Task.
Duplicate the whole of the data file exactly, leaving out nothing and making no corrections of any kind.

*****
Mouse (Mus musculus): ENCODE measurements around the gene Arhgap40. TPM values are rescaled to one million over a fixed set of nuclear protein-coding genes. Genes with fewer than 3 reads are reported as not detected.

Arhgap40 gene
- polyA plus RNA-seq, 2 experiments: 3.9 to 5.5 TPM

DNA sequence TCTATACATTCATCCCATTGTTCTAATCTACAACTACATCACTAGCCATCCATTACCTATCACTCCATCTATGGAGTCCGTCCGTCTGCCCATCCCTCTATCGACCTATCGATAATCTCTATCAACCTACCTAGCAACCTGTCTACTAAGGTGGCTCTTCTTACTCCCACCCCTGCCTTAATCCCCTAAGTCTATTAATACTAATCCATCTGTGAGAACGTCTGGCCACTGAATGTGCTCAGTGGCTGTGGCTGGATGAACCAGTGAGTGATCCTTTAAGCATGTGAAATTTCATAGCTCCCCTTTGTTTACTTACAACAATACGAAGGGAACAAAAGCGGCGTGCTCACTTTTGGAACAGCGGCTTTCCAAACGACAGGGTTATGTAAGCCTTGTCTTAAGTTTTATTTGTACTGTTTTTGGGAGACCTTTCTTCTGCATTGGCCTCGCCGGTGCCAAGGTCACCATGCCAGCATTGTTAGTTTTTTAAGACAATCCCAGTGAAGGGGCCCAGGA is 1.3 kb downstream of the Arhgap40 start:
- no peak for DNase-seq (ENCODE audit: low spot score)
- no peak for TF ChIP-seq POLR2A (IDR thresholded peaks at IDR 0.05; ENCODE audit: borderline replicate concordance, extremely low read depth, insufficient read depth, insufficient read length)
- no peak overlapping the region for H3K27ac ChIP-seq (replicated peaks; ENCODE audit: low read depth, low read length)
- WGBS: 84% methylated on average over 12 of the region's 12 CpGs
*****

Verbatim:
Mouse (Mus musculus): ENCODE measurements around the gene Arhgap40. TPM values are rescaled to one million over a fixed set of nuclear protein-coding genes. Genes with fewer than 3 reads are reported as not detected.

Arhgap40 gene
- polyA plus RNA-seq, 2 experiments: 3.9 to 5.5 TPM

DNA sequence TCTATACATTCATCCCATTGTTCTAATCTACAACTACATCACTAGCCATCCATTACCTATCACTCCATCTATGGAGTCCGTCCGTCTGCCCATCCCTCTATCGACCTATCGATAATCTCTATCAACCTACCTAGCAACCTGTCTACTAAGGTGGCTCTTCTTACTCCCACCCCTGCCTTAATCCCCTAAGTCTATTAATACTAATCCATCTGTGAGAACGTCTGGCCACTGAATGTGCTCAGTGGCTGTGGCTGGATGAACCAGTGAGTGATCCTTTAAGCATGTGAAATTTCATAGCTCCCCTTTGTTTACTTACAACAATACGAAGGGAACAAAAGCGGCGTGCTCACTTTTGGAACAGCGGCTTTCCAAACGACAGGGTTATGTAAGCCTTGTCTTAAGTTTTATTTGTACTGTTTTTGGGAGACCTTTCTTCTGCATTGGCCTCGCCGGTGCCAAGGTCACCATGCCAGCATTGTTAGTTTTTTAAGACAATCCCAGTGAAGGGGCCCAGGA is 1.3 kb downstream of the Arhgap40 start:
- no peak for DNase-seq (ENCODE audit: low spot score)
- no peak for TF ChIP-seq POLR2A (IDR thresholded peaks at IDR 0.05; ENCODE audit: borderline replicate concordance, extremely low read depth, insufficient read depth, insufficient read length)
- no peak overlapping the region for H3K27ac ChIP-seq (replicated peaks; ENCODE audit: low read depth, low read length)
- WGBS: 84% methylated on average over 12 of the region's 12 CpGs